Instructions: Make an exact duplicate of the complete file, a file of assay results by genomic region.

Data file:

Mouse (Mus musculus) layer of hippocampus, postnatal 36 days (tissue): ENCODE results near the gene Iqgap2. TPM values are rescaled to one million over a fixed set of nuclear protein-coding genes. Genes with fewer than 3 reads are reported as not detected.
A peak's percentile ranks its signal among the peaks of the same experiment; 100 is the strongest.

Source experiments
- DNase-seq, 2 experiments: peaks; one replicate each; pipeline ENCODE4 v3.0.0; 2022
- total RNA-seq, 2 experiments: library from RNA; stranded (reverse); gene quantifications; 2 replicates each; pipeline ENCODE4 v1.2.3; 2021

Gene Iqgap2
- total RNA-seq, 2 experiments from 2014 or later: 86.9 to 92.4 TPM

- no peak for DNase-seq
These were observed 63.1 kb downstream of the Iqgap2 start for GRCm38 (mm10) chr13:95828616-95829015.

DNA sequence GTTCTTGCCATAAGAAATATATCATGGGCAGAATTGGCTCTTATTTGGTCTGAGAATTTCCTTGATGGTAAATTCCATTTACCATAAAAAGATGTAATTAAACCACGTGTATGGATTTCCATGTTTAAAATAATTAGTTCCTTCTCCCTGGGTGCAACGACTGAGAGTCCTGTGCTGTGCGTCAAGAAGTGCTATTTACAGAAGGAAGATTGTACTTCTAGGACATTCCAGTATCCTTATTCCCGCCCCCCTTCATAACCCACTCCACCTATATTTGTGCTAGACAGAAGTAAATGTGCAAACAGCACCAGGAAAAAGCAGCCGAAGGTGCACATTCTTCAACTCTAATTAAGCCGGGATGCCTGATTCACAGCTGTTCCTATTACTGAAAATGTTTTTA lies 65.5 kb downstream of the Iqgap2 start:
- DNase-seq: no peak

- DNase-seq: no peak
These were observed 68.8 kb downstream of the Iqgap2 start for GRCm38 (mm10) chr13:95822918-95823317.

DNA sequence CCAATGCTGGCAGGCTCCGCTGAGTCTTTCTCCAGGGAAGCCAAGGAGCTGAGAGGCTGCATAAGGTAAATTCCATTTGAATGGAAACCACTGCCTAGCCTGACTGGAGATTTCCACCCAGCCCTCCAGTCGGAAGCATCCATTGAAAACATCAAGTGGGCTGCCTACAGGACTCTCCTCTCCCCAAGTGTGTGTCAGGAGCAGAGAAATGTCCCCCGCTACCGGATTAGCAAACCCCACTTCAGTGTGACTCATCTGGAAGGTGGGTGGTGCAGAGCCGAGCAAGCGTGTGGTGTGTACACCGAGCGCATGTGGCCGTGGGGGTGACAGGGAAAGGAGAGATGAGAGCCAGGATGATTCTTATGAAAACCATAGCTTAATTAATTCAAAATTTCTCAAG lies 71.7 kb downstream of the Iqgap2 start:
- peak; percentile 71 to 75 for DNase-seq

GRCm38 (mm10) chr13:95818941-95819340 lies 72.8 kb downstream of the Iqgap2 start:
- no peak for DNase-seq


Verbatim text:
Mouse (Mus musculus) layer of hippocampus, postnatal 36 days (tissue): ENCODE results near the gene Iqgap2. TPM values are rescaled to one million over a fixed set of nuclear protein-coding genes. Genes with fewer than 3 reads are reported as not detected.
A peak's percentile ranks its signal among the peaks of the same experiment; 100 is the strongest.

Source experiments
- DNase-seq, 2 experiments: peaks; one replicate each; pipeline ENCODE4 v3.0.0; 2022
- total RNA-seq, 2 experiments: library from RNA; stranded (reverse); gene quantifications; 2 replicates each; pipeline ENCODE4 v1.2.3; 2021

Gene Iqgap2
- total RNA-seq, 2 experiments from 2014 or later: 86.9 to 92.4 TPM

- no peak for DNase-seq
These were observed 63.1 kb downstream of the Iqgap2 start for GRCm38 (mm10) chr13:95828616-95829015.

DNA sequence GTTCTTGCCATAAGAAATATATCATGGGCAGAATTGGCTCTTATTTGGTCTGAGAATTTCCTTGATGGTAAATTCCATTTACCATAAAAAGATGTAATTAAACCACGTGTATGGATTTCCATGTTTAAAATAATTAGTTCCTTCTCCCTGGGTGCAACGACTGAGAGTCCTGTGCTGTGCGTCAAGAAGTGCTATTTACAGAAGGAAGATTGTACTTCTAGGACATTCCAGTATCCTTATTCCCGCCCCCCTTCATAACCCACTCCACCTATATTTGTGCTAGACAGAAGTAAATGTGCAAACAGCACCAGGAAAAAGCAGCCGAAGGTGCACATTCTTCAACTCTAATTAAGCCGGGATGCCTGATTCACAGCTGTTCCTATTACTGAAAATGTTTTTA lies 65.5 kb downstream of the Iqgap2 start:
- DNase-seq: no peak

- DNase-seq: no peak
These were observed 68.8 kb downstream of the Iqgap2 start for GRCm38 (mm10) chr13:95822918-95823317.

DNA sequence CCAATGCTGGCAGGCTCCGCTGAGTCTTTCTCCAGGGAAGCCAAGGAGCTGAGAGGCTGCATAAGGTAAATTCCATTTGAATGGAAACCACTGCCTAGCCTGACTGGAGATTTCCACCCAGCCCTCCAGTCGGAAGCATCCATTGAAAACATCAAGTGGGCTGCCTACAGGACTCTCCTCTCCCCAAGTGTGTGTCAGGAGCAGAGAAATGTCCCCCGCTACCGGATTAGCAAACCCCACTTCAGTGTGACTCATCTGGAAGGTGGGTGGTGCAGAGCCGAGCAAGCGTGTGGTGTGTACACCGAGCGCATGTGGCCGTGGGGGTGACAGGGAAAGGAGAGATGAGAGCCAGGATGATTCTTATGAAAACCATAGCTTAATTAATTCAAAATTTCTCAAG lies 71.7 kb downstream of the Iqgap2 start:
- peak; percentile 71 to 75 for DNase-seq

GRCm38 (mm10) chr13:95818941-95819340 lies 72.8 kb downstream of the Iqgap2 start:
- no peak for DNase-seq